Embrace the Basics of Brand for 2024
The marketing world always has a “shiny new thing” (Threads, anyone?). Our upcoming webinar examines how these developments can pull us away from the long game of brand management and offers some “less shiny”—but by no means dull—ideas about brand.
A colleague recently confessed to feeling disruption fatigue. “There’s too much to pay attention to,” they said. “And a lot of Next Big Things turned out to be just…a thing.”
I sympathize. In the span of just two months, an entire social media platform has launched and stalled out. Yet the hype cycle churns on, diverting our attention to the next thing—often at the expense of more mundane, but necessary, marketing activities. Brand management is a long game that requires a dual perspective: on this year’s objectives and the next; on building future demand while capturing today’s; on potential game-changers and unchanging fundamentals.
As 2024 budgets come into view, here are three “oldies but goodies” to keep an eye on.
Hold the budgetary line
When the macroeconomic water gets choppy, marketing budgets are first on the chopping block. It makes intuitive sense: if everyone’s spending less, then why market to a customer who’s sitting on the sidelines?
This is an instance where intuition leads us astray. Boston Consulting Group’s recent meta-analysis reconfirms a century-old finding: that cutting marketing spend leads to long-term damage, including slower sales growth, lower market share, and declines in total shareholder return. Among the latest brands to relearn this expensive lesson is Gucci, who cut its ad budget early in the pandemic and has vastly underperformed competitors who increased their own spend and saw above-average growth.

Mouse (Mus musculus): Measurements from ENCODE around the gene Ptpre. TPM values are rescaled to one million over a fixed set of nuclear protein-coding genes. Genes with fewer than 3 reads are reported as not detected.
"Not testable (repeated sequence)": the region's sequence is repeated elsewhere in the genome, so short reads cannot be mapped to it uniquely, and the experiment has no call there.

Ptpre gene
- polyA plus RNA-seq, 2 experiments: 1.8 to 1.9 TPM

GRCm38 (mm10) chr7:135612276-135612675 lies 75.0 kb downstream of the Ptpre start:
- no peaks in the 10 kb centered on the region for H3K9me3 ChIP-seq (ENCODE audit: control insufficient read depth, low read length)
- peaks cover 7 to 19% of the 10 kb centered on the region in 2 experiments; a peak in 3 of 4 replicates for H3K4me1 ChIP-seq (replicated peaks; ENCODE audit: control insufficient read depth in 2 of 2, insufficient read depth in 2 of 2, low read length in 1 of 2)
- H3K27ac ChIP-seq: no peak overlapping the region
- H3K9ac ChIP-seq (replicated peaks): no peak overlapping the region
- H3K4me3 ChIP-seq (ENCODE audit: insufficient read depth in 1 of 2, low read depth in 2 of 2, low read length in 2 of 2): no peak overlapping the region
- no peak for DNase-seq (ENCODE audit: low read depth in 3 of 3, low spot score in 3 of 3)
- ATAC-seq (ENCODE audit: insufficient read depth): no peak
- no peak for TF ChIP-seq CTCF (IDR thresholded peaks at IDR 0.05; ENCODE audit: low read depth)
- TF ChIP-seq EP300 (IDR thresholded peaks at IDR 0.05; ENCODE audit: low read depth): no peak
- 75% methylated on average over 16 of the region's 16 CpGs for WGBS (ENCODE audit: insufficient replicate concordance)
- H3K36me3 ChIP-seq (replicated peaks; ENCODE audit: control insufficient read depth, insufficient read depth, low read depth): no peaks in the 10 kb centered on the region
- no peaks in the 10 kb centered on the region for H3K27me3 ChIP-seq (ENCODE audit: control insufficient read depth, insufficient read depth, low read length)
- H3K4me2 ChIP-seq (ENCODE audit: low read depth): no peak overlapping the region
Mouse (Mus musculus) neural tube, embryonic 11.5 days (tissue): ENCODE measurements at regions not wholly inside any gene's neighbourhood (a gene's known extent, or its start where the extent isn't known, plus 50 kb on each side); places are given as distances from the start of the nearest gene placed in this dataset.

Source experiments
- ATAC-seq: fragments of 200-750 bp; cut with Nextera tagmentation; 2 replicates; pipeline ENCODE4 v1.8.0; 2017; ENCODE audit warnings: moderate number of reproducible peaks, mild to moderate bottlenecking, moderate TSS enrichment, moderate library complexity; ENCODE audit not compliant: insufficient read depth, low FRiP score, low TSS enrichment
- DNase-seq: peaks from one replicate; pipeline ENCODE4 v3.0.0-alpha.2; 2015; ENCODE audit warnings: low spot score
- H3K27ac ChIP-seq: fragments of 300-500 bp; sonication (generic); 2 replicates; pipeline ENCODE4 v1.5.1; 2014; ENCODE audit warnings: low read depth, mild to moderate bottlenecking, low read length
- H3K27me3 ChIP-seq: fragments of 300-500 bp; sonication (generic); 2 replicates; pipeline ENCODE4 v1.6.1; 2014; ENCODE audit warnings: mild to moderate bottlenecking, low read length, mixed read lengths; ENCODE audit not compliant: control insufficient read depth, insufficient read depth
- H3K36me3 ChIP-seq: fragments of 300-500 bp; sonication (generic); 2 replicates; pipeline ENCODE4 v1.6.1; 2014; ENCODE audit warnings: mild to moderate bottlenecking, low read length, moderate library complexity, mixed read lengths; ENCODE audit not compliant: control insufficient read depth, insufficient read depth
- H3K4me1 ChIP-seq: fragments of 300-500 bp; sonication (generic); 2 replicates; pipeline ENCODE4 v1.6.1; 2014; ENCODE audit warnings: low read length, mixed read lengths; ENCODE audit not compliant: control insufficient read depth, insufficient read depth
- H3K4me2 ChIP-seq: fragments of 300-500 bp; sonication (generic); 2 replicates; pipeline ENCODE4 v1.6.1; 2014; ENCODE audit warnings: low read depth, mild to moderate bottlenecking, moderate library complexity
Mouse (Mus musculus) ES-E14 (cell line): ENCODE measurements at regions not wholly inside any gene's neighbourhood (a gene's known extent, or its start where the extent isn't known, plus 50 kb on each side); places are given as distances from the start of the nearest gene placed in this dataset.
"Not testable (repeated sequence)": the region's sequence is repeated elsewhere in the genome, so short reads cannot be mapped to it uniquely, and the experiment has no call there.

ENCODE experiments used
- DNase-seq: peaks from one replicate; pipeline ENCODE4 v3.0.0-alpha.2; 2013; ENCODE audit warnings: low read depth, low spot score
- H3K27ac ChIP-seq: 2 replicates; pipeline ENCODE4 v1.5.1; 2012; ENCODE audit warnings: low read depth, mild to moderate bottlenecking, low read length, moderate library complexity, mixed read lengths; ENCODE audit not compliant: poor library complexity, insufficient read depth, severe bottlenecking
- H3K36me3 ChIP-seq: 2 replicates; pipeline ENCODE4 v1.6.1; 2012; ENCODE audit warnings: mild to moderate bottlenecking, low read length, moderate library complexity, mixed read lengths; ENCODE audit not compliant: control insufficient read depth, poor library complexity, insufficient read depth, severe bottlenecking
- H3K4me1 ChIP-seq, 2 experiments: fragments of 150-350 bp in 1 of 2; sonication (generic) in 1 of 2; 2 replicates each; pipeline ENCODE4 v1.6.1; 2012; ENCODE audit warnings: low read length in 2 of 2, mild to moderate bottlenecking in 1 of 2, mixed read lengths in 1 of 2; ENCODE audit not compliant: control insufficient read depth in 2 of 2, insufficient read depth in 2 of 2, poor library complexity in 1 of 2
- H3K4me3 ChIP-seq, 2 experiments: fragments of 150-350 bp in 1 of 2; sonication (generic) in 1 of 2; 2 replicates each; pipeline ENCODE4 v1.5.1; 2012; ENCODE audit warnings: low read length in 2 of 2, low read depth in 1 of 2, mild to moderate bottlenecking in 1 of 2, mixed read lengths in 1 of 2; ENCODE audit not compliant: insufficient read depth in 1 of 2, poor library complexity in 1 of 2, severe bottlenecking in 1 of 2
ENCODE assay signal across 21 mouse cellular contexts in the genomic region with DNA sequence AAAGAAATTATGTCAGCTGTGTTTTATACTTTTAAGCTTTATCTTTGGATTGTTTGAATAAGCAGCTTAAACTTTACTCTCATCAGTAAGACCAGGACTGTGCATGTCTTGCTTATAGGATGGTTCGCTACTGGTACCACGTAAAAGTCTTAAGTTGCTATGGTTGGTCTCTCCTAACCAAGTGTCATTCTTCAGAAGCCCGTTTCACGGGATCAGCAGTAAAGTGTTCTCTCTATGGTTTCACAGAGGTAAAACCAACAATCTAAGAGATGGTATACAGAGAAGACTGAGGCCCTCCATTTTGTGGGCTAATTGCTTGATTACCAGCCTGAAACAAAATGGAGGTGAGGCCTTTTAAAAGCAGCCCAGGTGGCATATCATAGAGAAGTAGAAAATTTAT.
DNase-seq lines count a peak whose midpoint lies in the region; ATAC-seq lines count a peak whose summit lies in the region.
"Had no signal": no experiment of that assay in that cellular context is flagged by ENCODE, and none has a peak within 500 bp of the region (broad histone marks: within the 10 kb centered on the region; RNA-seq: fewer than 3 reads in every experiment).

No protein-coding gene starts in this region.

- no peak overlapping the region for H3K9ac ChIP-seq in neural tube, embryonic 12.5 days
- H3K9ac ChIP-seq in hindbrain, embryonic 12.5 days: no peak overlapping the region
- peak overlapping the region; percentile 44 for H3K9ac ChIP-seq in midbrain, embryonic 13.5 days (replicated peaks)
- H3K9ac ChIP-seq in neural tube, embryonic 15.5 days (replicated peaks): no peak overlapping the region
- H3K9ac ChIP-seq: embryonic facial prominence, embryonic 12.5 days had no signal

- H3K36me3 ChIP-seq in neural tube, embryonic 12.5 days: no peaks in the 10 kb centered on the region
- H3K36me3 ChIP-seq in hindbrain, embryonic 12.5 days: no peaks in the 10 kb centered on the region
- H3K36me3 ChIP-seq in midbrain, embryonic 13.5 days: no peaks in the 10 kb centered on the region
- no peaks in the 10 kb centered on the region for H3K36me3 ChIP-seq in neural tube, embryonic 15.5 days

When competitors go quiet, seize the opportunity to get loud. Which leads us to…
Be excessive (in share of voice)
In 1990, Syracuse University professor and advertising practitioner John Philip Jones published a study demonstrating a correlation between a brand’s share of market and its share of voice (the brand’s share of the total media spend in the category). Les Binet and Peter Field examined the relationship between share of market and share of voice in their 2013 paper The Long and the Short of It (summary here). They found that brands who underspent on advertising relative to their share of market tended to lose sales, while brands who spent more tended to grow.
This overspending, or Excess Share of Voice (eSOV), may be necessary to take market share. The size of your brand, your category, the quality of your creative, and even the quality of attention inherent to certain channels and media may all play a role in magnifying or moderating the effectiveness of your budget.
Balancing today’s and tomorrow’s sales
According to research from the Ehrenberg-Bass Institute in partnership with LinkedIn, at any given moment only about 5 percent of your market is ready to buy; the other 95 percent represents potential future buyers. Most marketing activity today is designed to capture that 5 percent. One of the biggest reasons for that skew, per the World Forum of Advertiser’s latest survey? Because marketers believe it’s easier to measure.
These findings are consistent with long-term trends in digital marketing, which inaugurated a shift away from long-term brand-building activities and redirected money toward short-term performance marketing tactics. The standard Binet & Field advice is to split your budget 60:40 in favor of brand (surprise, surprise: the brand guy says you should spend more on brand-building). I can see your CFO spit-take even as I write. Fair enough—you need to reach in-market buyers to harvest today’s demand.
But consider: if your competitors are wrestling each other for today’s 5 percent of buyers, you might be able to step off the mat and build more mental availability with tomorrow’s 95 percent. With many of us already deep into 2024 planning, tomorrow will be here sooner than we think.
Interested in hearing more about brand strategy for 2024? Join us for a webinar on Tues, September 26th from 11am-noon CT to learn how you can embrace the basics of brand strategy to achieve long-term brand success and drive ROI.
Photo Credit: JMS | Unsplash
As Senior Director of Content and Brand Strategy, Kevin helps brands communicate with authenticity, clarity and distinction. He brings an interdisciplinary perspective to content, having served previously as Strategy Director and Creative Director at other agencies. From naming and taglines to strategic narratives and long-form content, his work includes cross-platform engagements for some of the world’s most successful brands.
Favorite Chicago spot: The Museum of Science and Industry
Favorite breakfast food: Steak & Eggs